I bought this issue of SUPER FRIENDS, and I’m not really sure why. I was 10 years old in 1977, and like any ten-year-old, while I watched SUPER FRIENDS regularly on Saturday Mornings, I also felt somehow like it was kiddie stuff–like it wasn’t as mature or sophisticated as the mainstream DC titles that I followed. I was embarrassed to read SUPER FRIENDS, in a way that I wasn’t for JUSTICE LEAGUE OF AMERICA. And so, despite the fact that it was an appealing series overall, I generally gave it a wide berth. So I might have gotten this book while on a visit to my grandparents, when options would have been limited. Or it might have just been an impulse choice. (Possibly, I cracked the cover, saw the identity of a guest character in the issue, and that convinced me to buy it.)
Writer E. Nelson Bridwell was one of the first actual comic book fans to break into the field, and he was a font of knowledge about not just the comic book stories of the past, but also a wide variety of other subjects. And he used all of that knowledge in SUPER FRIENDS, making it one of the most continuity-connected DC comics of the era–something I would have appreciated more if I could have gotten past the surface trappings. Here, he opens the story by having the newly-introduced young Super Friends Zan and Jayna taken in by Professor Carter Nichols, a figure from a dozen old Batman and World’s Finest stories (albeit one who hadn’t been seen in close to 20 years when this issue came out.) This sort of deep dive into DC stories past was a go-to weapon in Bridwell’s arsenal.
In order to give them privacy to practice with their super-powers, the Wonder Twins head to the countryside outside of Gotham City, But there, they’re witness to a strange event: a horde of monsters right out of the old Universal film library are chasing after a young blond woman. Zan and Jayna intercede on the woman’s behalf, whisking her away from her pursuers and taking her to the Hall of Justice, where the Super Friends can hear her story.
She explains that her name is Cherry Mott, from another world, and the monsters who were pursuing her were attempting to prevent her from recovering two magical golden objects hidden on Earth, an inheritance of sorts. The Super Friends offer to retrieve the objects for her and split up into two squads to seek them out. Batman, Robin, Wonder Woman and Gleek head for the Black Caverns, where they are ambushed by a team of the monsters. Their antagonists display super-powers the equal of their own, but the Super Friends win out, and Gleek retrieves the object they’re after: a golden ring.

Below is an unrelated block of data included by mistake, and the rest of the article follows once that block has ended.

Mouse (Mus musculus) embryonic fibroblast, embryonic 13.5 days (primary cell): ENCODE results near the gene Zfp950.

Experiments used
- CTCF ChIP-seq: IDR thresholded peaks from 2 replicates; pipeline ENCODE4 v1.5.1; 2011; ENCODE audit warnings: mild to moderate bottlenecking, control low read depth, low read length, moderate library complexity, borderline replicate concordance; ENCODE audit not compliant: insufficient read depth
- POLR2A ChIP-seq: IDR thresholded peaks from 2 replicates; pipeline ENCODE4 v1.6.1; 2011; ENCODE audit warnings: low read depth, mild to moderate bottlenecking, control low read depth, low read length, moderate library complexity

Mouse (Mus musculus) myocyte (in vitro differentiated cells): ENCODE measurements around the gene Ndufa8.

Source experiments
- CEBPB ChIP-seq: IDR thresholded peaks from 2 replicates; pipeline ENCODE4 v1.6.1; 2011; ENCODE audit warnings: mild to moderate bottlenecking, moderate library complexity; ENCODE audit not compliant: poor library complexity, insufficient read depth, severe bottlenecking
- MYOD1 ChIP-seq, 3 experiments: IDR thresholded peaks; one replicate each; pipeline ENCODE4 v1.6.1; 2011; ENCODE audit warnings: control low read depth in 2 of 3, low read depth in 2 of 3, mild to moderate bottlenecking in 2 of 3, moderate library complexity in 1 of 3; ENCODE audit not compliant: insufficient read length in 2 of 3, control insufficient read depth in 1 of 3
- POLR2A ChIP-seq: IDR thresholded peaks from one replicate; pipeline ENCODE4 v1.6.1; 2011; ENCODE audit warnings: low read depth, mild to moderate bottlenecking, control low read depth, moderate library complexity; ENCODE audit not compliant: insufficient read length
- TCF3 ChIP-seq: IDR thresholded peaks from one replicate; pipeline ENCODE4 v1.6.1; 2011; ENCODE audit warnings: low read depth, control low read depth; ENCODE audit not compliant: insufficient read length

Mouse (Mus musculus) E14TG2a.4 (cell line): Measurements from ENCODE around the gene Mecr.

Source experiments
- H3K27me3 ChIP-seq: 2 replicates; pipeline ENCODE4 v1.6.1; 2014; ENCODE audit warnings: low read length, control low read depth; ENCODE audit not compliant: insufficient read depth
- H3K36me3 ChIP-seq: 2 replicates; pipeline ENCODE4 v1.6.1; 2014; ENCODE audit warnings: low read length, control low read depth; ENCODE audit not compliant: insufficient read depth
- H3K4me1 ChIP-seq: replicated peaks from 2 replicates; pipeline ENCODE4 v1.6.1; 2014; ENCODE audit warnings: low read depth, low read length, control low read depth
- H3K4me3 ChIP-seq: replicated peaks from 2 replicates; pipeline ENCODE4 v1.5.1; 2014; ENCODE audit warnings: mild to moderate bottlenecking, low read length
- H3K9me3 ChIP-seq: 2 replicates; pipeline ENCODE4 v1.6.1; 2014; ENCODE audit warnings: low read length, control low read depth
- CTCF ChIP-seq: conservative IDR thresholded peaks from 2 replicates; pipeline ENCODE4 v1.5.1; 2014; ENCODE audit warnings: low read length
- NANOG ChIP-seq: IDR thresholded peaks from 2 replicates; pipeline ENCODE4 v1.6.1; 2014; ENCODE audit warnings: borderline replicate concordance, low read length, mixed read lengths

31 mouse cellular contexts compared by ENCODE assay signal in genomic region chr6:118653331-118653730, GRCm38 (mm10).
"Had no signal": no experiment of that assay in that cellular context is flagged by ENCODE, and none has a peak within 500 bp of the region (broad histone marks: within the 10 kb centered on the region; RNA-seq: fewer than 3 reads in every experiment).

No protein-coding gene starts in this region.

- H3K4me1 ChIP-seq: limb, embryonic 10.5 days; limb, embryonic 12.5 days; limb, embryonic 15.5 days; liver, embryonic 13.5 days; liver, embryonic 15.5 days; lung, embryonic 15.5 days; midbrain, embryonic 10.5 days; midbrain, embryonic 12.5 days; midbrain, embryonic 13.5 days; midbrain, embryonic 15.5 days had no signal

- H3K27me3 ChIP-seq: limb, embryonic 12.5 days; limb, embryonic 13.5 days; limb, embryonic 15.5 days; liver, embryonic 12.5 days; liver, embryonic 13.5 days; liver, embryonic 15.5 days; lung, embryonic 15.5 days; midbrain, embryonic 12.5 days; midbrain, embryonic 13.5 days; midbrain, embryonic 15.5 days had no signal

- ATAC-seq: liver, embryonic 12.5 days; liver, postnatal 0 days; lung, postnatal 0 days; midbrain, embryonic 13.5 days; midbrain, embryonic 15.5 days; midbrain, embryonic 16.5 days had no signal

Meanwhile, Superman, Aquaman and the Wonder Twins head to the Barracuda Deeps, where they two are accosted by a trio of enemy monsters. Superman and Zan team up to overcome the giant Frankenstein-looking one, only for the Man of Steel to prove vulnerable to the green radiations coming from another combatant. Her unfamiliarity with Earth animals proving her undoing, Jayna accidentally transforms into a harmless goldfish by mistake–but her goldfish form proves impervious to the emerald rays. With Jayna as a shield, Superman and Aquaman are able to overcome the other two monsters and recover the item: a golden lantern. At this point, anybody familiar with DC lore has an inkling of where this story is going.
Back at the Hall of Justice, the Super Friends consider their captives. Looking at the creature who zapped him with green energy with his X-Ray vision, Superman is surprised to see that he is wearing the uniform of a Green Lantern underneath his tattered robes. Upon learning that the Super Friends are the allies of sector 2814’s Green Lantern, the alien GL introduces himself and his partners to them–they’re a super hero team from another world, where the dominant life form appears monstrous to us. They came to Earth in order to prevent Char Ymot–Cherry Mott–from retrieving a spare Power Ring and Power Battery that Sinestro had hidden there. But they’re too late–as they’ve been making their discovery, Char has charged the power ring and is now poised to attack.
But before that can happen, the Wonder Twins activate their powers, and Zan becomes a golden fog that enshrouds Char and prevents her from using her stolen power ring. By the time she’s able to dispel Zan’s fog, the alien Green Lantern has recharged his own ring–and with his greater skill and will power, he’s easily able to defeat and disarm her. The alien heroes take Char Ymot back to their homeworld to face justice, while the Super Friends ponder the important lesson that they’ve learned, not to judge by appearances. If they hadn’t assumed that the human-looking Char was good and the horrific monsters evil, all of these problems could have been avoided early on. I have to say, I loved the alien Green Lantern, and the concept of a whole alien super hero team, as ridiculous as some of their names happened to be.